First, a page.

The Apple Watch 4, with a large slate of health care apps either launched or in the works, presents an interesting new way to mesh technology with the delivery of primary care and outpatient services. Making moves to break into the $3 trillion U.S. health care industry, Apple has outfitted its latest iteration of the Apple Watch with an array of health technology that can monitor and collect health data ranging from pulse to physical activity to whether or not you’ve fallen and have trouble getting up.

While it won’t be able to treat any diseases or conditions any time soon, Apple Watch health monitoring can track day-to-day health of patients and potentially catch diseases and complications before they become life-threatening. One area where Apple hopes to make a breakthrough is postoperative recovery for patients undergoing major surgeries such as knee and hip replacements.

More than one million Americans undergo surgery for a knee or hip replacement every year. As that number grows, it’s more and more critical that health providers find new ways to limit and reduce the potential for life-threatening complications.

Surgeons with the American College of Surgeons found that postoperative complications posed the greatest risk for 30-day hospital readmissions for patients. Patients who developed postoperative complications had as much as four times higher risk of hospital readmissions compared to those who didn’t, and median hospital stays increased to 24 days from patients with three or more complications compared to nine days for those with one complication, and five days for those with none.

A study from the Journal of the American Medical Association (JAMA) found that when using a risk scoring system to predict failure to rescue (i.e. death from postoperative complications), 90% of postoperative deaths occurred in the highest risk bracket, most of whom died within a week of developing an initial postoperative condition. The study concluded that early intervention for high-risk patients who develop a postoperative condition presents the best way to prevent patient deaths.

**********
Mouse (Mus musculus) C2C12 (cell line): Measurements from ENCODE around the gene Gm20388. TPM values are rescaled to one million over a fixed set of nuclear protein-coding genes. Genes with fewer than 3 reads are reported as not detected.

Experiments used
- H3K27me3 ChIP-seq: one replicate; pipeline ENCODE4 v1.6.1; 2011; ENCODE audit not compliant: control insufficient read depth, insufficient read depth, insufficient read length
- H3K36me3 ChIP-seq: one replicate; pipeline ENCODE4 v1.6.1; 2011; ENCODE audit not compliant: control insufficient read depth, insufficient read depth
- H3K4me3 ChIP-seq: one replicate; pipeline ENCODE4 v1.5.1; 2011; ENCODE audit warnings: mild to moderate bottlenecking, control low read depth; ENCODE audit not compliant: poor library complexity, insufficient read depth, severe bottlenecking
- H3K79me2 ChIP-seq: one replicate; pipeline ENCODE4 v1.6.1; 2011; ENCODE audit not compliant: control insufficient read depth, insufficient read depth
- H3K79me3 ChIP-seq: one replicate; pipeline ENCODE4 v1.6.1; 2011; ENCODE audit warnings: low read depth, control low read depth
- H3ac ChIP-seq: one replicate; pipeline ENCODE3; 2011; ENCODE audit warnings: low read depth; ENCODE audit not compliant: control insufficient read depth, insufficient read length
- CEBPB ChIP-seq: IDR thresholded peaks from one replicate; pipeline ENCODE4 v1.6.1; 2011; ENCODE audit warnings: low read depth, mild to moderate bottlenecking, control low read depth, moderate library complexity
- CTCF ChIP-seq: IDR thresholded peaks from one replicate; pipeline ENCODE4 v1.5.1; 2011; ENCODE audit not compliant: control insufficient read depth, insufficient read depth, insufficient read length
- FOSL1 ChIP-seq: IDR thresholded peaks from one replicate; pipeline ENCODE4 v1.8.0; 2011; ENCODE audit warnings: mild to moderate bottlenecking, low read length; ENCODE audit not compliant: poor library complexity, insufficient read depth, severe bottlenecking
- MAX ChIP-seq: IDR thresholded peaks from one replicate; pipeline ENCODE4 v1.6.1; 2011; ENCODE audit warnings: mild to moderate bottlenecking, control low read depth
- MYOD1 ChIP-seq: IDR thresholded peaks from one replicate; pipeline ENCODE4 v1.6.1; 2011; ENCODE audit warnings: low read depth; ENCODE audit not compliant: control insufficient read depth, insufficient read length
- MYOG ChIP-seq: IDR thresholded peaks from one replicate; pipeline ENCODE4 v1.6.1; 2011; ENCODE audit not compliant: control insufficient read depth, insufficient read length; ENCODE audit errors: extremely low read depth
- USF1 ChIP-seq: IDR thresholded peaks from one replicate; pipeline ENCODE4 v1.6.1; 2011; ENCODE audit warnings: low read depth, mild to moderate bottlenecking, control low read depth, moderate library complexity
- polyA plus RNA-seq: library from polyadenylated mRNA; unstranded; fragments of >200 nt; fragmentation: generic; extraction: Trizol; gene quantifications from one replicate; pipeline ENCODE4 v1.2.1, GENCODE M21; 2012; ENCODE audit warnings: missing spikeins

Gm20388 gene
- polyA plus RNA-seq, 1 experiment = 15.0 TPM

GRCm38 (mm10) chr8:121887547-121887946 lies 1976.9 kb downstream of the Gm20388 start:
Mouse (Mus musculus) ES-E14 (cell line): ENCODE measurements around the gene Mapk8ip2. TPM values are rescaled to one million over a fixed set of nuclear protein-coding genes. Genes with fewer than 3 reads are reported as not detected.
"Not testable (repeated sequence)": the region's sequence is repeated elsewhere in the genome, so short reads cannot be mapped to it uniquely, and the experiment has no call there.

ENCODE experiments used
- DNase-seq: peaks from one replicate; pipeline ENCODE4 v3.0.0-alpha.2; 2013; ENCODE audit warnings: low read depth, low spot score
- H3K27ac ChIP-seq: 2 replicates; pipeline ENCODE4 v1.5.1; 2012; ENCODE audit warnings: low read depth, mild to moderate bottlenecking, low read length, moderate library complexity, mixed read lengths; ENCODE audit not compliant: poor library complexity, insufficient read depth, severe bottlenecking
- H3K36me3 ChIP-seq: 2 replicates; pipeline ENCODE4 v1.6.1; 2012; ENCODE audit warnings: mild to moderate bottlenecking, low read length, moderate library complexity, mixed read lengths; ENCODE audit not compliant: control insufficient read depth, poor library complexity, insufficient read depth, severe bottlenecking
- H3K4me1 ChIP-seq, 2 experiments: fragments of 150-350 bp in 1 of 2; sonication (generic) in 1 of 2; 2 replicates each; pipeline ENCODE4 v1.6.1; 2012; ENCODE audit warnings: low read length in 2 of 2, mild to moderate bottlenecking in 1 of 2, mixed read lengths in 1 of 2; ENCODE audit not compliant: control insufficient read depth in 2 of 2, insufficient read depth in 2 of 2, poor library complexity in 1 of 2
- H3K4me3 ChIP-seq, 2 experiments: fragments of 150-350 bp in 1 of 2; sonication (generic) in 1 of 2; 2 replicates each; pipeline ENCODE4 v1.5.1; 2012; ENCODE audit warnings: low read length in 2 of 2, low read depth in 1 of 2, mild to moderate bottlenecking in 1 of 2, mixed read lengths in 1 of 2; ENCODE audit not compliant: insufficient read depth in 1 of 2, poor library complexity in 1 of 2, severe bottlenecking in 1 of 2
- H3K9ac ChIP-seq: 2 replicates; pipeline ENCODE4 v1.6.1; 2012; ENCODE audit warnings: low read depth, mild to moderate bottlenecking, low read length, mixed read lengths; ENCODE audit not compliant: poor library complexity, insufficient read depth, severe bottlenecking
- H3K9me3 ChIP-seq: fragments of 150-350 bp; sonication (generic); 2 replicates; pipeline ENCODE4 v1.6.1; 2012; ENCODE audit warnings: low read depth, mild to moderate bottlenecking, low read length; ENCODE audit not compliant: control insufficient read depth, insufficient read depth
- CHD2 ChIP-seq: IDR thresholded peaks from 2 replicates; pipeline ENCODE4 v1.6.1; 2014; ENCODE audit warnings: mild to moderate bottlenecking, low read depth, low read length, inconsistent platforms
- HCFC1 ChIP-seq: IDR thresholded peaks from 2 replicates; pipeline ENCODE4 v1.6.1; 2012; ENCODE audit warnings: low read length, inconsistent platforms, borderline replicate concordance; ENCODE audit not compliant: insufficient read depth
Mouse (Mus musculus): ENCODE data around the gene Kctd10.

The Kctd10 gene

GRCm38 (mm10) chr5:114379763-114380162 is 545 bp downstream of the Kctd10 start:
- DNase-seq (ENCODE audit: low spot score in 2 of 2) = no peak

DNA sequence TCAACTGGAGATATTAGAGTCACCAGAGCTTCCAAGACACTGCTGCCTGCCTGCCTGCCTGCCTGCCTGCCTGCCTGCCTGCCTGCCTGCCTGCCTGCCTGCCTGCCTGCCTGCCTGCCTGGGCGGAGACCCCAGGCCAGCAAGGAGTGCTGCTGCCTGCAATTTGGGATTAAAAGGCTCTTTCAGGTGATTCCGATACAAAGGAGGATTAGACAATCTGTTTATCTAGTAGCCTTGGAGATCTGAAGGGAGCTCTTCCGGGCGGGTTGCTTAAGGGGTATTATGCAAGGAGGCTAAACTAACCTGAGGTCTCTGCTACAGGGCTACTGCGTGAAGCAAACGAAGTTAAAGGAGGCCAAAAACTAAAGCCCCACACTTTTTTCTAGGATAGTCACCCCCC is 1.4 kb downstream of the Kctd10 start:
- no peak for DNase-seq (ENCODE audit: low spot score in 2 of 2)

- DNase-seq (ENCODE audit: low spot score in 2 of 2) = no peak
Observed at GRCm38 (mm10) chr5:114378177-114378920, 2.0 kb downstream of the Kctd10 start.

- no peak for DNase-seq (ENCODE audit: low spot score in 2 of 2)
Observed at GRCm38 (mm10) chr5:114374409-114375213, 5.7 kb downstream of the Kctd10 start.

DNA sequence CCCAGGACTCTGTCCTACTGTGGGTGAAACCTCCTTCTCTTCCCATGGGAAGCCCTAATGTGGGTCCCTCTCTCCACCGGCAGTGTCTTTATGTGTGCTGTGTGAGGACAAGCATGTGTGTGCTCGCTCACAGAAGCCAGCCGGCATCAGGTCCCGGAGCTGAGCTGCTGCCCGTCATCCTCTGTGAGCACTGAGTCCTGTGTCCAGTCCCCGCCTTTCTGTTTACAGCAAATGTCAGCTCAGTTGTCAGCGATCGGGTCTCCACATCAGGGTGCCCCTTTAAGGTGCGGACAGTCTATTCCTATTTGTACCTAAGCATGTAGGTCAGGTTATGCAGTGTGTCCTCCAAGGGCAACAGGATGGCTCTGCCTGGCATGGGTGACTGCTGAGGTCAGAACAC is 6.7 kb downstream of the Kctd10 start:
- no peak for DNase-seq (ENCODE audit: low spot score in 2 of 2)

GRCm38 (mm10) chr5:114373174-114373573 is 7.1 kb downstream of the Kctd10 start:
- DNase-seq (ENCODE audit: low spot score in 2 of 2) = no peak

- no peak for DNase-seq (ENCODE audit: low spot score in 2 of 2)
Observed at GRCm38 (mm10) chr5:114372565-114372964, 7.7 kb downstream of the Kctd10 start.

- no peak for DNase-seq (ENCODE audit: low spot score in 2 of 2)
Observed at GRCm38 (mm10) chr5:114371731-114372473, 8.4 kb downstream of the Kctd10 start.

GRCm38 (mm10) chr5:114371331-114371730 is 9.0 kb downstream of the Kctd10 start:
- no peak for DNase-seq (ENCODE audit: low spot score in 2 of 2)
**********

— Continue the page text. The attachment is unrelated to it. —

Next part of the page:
What these studies mean is that if the Apple Watch 4 can successfully monitor postoperative patients for potential complications, and notify relevant health providers in a timely manner, the Apple Watch could potentially help save thousands of lives.

Apple partnered with Zimmer Biomet, one of the largest manufacturers of hip and knee replacement parts, to create an app called mymobility to help patients navigate the postoperative recovery period and keep on track with rehabilitation routines.

Apple is also working with Zimmer Biomet to conduct a large-scale study of postoperative knee and hip replacement patients using the Apple Watch and mymobility to analyze the effectiveness of the technology to catch postoperative complications and help with rehabilitation.

While the Apple Watch 4 is equipped with an FDA-approved EKG sensor to help monitor heart electrical activity, many of its other functions are still under longer clinical reviews.

Apple has yet to make significant progress on its partnership study with Zimmer Biomet on postoperative knee and hip replacement patients. Apple’s other long-term clinical study, Stanford Medicine’s Apple Heart Study, was started in 2017 and is slated to finish sometime in 2019.

So far, only two of the Apple Watch’s purported health monitoring innovations have had preliminary studies and initial FDA approval. Atrial fibrillation, an irregular heart rate that often signals a high risk of heart failure and stroke, was Apple’s first topic of study. This first preliminary study looked at 588 patients, half with atrial fibrillation and half without, and Apple found that the Apple Watch could read 90% of recordings, and of that 90% it could recognize 98% of patients with atrial fibrillation and 99% of patients without. The second preliminary study was early data from its Stanford Apple Heart Study. Stanford compared a traditional heart monitor to the Apple Watch, and they found that the traditional monitor successfully identified only 41% of patients with atrial fibrillation compared to 79% for the Apple Watch.

Apple hopes to eventually roll out other features such as a blood oxygen level sensor, respiration rate monitoring, and even a Parkinson’s Disease diagnosing app, but many of these features still require development and FDA approval.

The Apple Watch 4 has easily become one of the most promising pieces of technology available to consumers for new developments in primary care and outpatient services. However, many of its health functions as related to clinical practice are still under study, and several of Apple’s promised health apps are still under development.

The Apple Watch also remains prohibitively expensive for the majority of consumers, starting at $399 and rocketing up to as high as $799 for its top of the line model. Its extremely unlikely that health insurance companies would be willing to fork over funds to pay for or heavily subsidize expensive Apple Watches any time soon.

As Apple continues to dive headfirst into the health care industry, producing disruptive innovations that fit into a watch, we’ll see greater potential to connect the daily lives of patients to their primary care providers and postoperative health teams. But until Apple concludes its studies and finds statistically significant results, and finds a way to drastically make its technology more affordable, the Apple Watch 4 will remain just a far-off possibility for most patients.